speak chinese like a native

Character Points Reprised

Posted by mark December 30, 2009 in the Group General Discussion .

I am sure I am not the first to make this discovery, but it is something that has gradually dawned on me as I study 汉字 more carefully.  Most characters are constructed like molecules from atoms.  It seems that if someone needed a new character, they took an existing one and added a radical (部首)to the left, top, bottom, or right of an existing character, and off they went.

It also seems to me that these add-on bits are mostly what is used for character classification.  For example, 讠is a fairly frequent add-on bit.  If I see," 讠X", it is a pretty good bet that "X" itself is another character.  In fact, if X is composed of multiple radicals, those radicals are often characters on their own.  The exceptions seem to be either if somewhere along the way someone started simplifying the method for writing "X", or if "X" used to be a character and fell into disuse to an extent that it isn't included in modern dictionaries and doesn't have a unicode representation.  Current Simplified characters versus Traditional Characters don't seem to be the only source of X's getting simplified beyond recognition.

The problem for studying characters is that there are about a billion characters with 讠on their left side, or at least way more than I am going to memorize in one sitting.  The same goes for most other radicals that are used for character classification, most likely by intention more than accident. Also, the X's are the more complicated parts of these characters, and don't have any obvious relationship to eachother.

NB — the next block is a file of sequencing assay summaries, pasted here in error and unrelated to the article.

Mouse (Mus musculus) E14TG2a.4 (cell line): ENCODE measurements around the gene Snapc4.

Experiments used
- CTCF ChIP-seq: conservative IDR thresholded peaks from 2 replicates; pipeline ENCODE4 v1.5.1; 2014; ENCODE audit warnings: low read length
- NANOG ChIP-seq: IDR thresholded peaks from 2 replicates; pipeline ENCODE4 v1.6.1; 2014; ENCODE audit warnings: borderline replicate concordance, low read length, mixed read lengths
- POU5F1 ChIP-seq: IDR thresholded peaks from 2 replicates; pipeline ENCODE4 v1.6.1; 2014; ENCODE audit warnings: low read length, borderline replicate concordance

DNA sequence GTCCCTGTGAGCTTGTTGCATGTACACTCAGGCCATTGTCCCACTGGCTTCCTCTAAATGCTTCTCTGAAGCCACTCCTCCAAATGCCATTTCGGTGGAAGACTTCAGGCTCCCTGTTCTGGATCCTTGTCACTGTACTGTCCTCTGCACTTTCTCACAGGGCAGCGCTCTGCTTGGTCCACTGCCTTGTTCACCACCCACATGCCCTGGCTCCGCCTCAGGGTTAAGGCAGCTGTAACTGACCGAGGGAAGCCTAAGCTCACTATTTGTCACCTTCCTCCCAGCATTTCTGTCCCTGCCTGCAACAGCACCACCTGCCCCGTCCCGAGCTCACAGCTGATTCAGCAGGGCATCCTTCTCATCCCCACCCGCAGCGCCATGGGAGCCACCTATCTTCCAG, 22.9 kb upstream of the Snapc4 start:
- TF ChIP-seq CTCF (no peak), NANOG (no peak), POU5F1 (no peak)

However, if I focus on a particular X and look at what has been added, left, top, bottom or right of it, I typically get a list that is short enough for memorizing in one sitting, and all the characters have the complicated X in common, plus a relatively simple addition.

For example, the character for temple, 寺 ,with some bamboo on top means etc or waiting, with a cow beside it means special, with a hand beside it means to support, and with steps beside it means to deal with or to wait.  There are probably some others that I haven't located yet, but my point is this seems a fairly manageble set to wrap my head around.  BTW, I haven't figured out why a temple would be associated with these meanings, but I am actually not too concerned about that.  I can also note that 土 and 寸, which make up 寺, are themselves both used in a bunch of characters, but because they are rather basic, too many for one sitting.


I intend to use this thread to make other observations about specific X's, as intriquing ones occur to me.

Comments (99) RSS

loading... Updating ...

New lesson idea? Please contact us.